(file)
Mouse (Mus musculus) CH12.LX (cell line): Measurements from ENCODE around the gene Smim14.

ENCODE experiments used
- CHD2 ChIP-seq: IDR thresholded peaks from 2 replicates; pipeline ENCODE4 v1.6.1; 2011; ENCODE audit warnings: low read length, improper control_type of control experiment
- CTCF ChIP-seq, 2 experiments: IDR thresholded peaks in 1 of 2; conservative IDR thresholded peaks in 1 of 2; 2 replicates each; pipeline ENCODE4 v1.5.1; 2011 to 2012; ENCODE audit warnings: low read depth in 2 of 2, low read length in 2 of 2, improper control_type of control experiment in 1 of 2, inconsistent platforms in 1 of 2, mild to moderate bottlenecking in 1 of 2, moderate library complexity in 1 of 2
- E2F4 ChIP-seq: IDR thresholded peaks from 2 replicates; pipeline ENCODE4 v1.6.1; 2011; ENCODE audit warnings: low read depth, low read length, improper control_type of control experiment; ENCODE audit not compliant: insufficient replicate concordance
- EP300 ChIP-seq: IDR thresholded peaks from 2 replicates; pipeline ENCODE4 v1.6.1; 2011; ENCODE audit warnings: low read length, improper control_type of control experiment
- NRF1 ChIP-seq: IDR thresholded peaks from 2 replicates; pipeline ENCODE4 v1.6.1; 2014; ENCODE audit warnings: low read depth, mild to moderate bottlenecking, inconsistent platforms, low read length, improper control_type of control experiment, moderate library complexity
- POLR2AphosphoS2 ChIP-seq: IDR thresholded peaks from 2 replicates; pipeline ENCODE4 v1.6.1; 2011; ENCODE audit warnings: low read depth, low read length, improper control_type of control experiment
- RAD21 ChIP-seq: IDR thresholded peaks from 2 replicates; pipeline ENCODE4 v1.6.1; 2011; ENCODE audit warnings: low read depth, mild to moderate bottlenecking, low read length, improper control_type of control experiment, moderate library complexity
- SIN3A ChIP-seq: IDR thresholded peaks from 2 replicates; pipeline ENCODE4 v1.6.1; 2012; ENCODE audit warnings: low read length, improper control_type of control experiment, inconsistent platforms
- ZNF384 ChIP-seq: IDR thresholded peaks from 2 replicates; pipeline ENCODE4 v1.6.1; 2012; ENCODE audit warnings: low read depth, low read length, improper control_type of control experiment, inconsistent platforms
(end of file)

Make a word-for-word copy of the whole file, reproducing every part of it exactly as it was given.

Mouse (Mus musculus) CH12.LX (cell line): Measurements from ENCODE around the gene Smim14.

ENCODE experiments used
- CHD2 ChIP-seq: IDR thresholded peaks from 2 replicates; pipeline ENCODE4 v1.6.1; 2011; ENCODE audit warnings: low read length, improper control_type of control experiment
- CTCF ChIP-seq, 2 experiments: IDR thresholded peaks in 1 of 2; conservative IDR thresholded peaks in 1 of 2; 2 replicates each; pipeline ENCODE4 v1.5.1; 2011 to 2012; ENCODE audit warnings: low read depth in 2 of 2, low read length in 2 of 2, improper control_type of control experiment in 1 of 2, inconsistent platforms in 1 of 2, mild to moderate bottlenecking in 1 of 2, moderate library complexity in 1 of 2
- E2F4 ChIP-seq: IDR thresholded peaks from 2 replicates; pipeline ENCODE4 v1.6.1; 2011; ENCODE audit warnings: low read depth, low read length, improper control_type of control experiment; ENCODE audit not compliant: insufficient replicate concordance
- EP300 ChIP-seq: IDR thresholded peaks from 2 replicates; pipeline ENCODE4 v1.6.1; 2011; ENCODE audit warnings: low read length, improper control_type of control experiment
- NRF1 ChIP-seq: IDR thresholded peaks from 2 replicates; pipeline ENCODE4 v1.6.1; 2014; ENCODE audit warnings: low read depth, mild to moderate bottlenecking, inconsistent platforms, low read length, improper control_type of control experiment, moderate library complexity
- POLR2AphosphoS2 ChIP-seq: IDR thresholded peaks from 2 replicates; pipeline ENCODE4 v1.6.1; 2011; ENCODE audit warnings: low read depth, low read length, improper control_type of control experiment
- RAD21 ChIP-seq: IDR thresholded peaks from 2 replicates; pipeline ENCODE4 v1.6.1; 2011; ENCODE audit warnings: low read depth, mild to moderate bottlenecking, low read length, improper control_type of control experiment, moderate library complexity
- SIN3A ChIP-seq: IDR thresholded peaks from 2 replicates; pipeline ENCODE4 v1.6.1; 2012; ENCODE audit warnings: low read length, improper control_type of control experiment, inconsistent platforms
- ZNF384 ChIP-seq: IDR thresholded peaks from 2 replicates; pipeline ENCODE4 v1.6.1; 2012; ENCODE audit warnings: low read depth, low read length, improper control_type of control experiment, inconsistent platforms